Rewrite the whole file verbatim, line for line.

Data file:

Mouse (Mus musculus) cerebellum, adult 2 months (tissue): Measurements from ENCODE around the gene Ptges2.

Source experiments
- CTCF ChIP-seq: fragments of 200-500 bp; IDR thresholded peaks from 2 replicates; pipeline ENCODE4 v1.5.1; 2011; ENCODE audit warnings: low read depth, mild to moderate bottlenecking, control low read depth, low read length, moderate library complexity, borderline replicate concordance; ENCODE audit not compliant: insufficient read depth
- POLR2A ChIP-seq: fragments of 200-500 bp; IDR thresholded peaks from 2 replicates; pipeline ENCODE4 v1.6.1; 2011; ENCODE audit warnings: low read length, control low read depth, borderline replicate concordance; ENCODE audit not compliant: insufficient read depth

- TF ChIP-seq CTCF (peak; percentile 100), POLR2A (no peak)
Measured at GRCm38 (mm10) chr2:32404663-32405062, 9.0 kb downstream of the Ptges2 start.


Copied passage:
Mouse (Mus musculus) cerebellum, adult 2 months (tissue): Measurements from ENCODE around the gene Ptges2.

Source experiments
- CTCF ChIP-seq: fragments of 200-500 bp; IDR thresholded peaks from 2 replicates; pipeline ENCODE4 v1.5.1; 2011; ENCODE audit warnings: low read depth, mild to moderate bottlenecking, control low read depth, low read length, moderate library complexity, borderline replicate concordance; ENCODE audit not compliant: insufficient read depth
- POLR2A ChIP-seq: fragments of 200-500 bp; IDR thresholded peaks from 2 replicates; pipeline ENCODE4 v1.6.1; 2011; ENCODE audit warnings: low read length, control low read depth, borderline replicate concordance; ENCODE audit not compliant: insufficient read depth

- TF ChIP-seq CTCF (peak; percentile 100), POLR2A (no peak)
Measured at GRCm38 (mm10) chr2:32404663-32405062, 9.0 kb downstream of the Ptges2 start.